at the 16th meeting of the EU-Azerbaijan Cooperation Council
Dear Madame High-Representative and Vice-President,
Dear Mr. Hahn,
We have convened this meeting because we find ourselves at very timely interesting crossroads in our bilateral and regional agenda. There is this intensity in our relations, which I find very positive and policy-creative. It is very different from our relations with everyone else. And so it should be for the EU very differentiated, positively distinct from its relations with everyone else in the region. We have to safeguard our political agenda. We need to maximize our opportunities. That’s why I am here.
First and foremost, we need to discuss how and where we are heading with our new (draft) bilateral agreement. I believe, we are very close to concluding our negotiations. We have most recently been able to synchronise the negotiations on all 3 parts of it. So today we stand a fairly good chance with over 90% of it already agreed. We have held numerous rounds and video-conferences recently and are keen to continue to do so in the coming days as well. I am positive about our joint ability to conclude the negotiations soon. But of course, the content of it for Azerbaijan is essential. I will speak about that a bit later.
We will also cover the issues, which are strategic in their nature for our dialogue. Those would have to do with energy and transport. As you are aware, Azerbaijan has initiated some connectivity projects in and beyond the region. All of them are about creating a web of trade channels and bringing more of a stability, politico-economic resilience, and prosperity to the region. In fact, we have disembarked on a separate Transport Dialogue with the EU. We are also negotiating a common aviation agreement. On energy, together with our partners from governments and industry, we are finalizing the construction of the Southern Gas Corridor, which will make it possible to bring more of natural gas to the EU market, to its industry and the people from completely a new source – from Azerbaijan. Azerbaijan made this possible. Our partners in the EU could do more if they wish more of it to happen, so as to make the EU market – together with its regulatory environment – more attractive to more gas from Azerbaijan.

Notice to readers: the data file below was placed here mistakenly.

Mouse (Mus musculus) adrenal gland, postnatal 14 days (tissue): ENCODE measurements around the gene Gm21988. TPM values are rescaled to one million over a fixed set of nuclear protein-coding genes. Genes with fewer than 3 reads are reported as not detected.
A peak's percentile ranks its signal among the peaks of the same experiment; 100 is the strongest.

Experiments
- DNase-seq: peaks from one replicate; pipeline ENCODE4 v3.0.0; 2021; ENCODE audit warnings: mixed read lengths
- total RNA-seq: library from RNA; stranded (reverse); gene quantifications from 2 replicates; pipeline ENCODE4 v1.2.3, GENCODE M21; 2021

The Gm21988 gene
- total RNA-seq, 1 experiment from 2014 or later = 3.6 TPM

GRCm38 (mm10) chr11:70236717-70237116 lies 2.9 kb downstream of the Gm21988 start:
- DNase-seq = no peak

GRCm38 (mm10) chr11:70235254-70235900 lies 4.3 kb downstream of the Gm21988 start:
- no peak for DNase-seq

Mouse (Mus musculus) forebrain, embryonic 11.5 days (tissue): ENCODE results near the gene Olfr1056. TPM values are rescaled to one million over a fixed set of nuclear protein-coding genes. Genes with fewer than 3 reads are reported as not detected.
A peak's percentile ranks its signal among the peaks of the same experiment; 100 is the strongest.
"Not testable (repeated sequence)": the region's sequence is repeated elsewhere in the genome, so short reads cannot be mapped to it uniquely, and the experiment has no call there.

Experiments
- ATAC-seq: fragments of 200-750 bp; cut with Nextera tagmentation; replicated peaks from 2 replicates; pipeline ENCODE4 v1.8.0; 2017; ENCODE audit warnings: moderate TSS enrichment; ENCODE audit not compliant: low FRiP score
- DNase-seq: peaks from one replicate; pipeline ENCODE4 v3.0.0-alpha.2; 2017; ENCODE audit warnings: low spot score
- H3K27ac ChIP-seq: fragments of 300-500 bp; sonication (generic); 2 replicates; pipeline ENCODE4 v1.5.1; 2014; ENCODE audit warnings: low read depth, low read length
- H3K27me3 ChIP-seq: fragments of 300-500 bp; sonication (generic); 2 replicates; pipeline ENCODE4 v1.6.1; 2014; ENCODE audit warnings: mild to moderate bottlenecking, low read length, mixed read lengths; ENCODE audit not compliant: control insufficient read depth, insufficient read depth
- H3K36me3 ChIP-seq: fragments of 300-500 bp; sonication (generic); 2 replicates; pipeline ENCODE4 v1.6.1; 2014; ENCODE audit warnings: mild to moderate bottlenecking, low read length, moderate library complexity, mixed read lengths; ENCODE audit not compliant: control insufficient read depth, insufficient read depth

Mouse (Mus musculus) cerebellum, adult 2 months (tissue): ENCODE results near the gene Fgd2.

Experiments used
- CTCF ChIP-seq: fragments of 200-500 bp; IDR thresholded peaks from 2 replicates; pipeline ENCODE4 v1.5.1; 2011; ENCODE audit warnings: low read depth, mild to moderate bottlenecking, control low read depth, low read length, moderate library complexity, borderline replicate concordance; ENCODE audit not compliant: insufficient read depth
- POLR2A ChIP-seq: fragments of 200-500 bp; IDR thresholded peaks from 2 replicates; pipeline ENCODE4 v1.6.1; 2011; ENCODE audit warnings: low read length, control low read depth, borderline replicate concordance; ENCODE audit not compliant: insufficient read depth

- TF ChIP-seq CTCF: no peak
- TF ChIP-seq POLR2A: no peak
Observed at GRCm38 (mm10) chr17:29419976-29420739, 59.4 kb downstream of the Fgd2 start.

We don’t have only opportunities, but challenges as well. Therefore, we also launched a Security Dialogue recently. In so doing, we want to see how we can underpin politically our partnership through a shared vision on some if not all issues related to security, fight against terrorism and extremism. This, coupled with illegal migration, might be of a serious concern for all of us. Here, I would like to underline that a failure to eliminate consequences of the ongoing violation of the principles of international law, as well as misinterpretation and selective application of these principles in the context of the conflict resolution undermines rules-based European order. I believe that, if the EU is developing its neighbourhood policy and invests so much in it politically as well as financially when it comes to other countries in the region, there certainly must be a rules-based approach.
Further, on EU-Azerbaijan Partnership Priorities, we have this short but comprehensive document, which indicates what is important to us collectively and what our partnership should target. It speaks about priorities. It is about focus. It now needs a discipline and implementation. There, I can say that Azerbaijan has a forward-looking approach. We shared with the EU our preliminary vision about how we see its implementation. We will share our text with you very soon, and we hope that we start a practical implementation before this summer. Priority-driven cooperation tailored to the economic potential and specific goals of each country would be more efficient in realization of the principles of differentiation, flexibility, focus and greater ownership. Such approach will positively impact our long-term relationship and would be coherent with a spirit of true differentiation.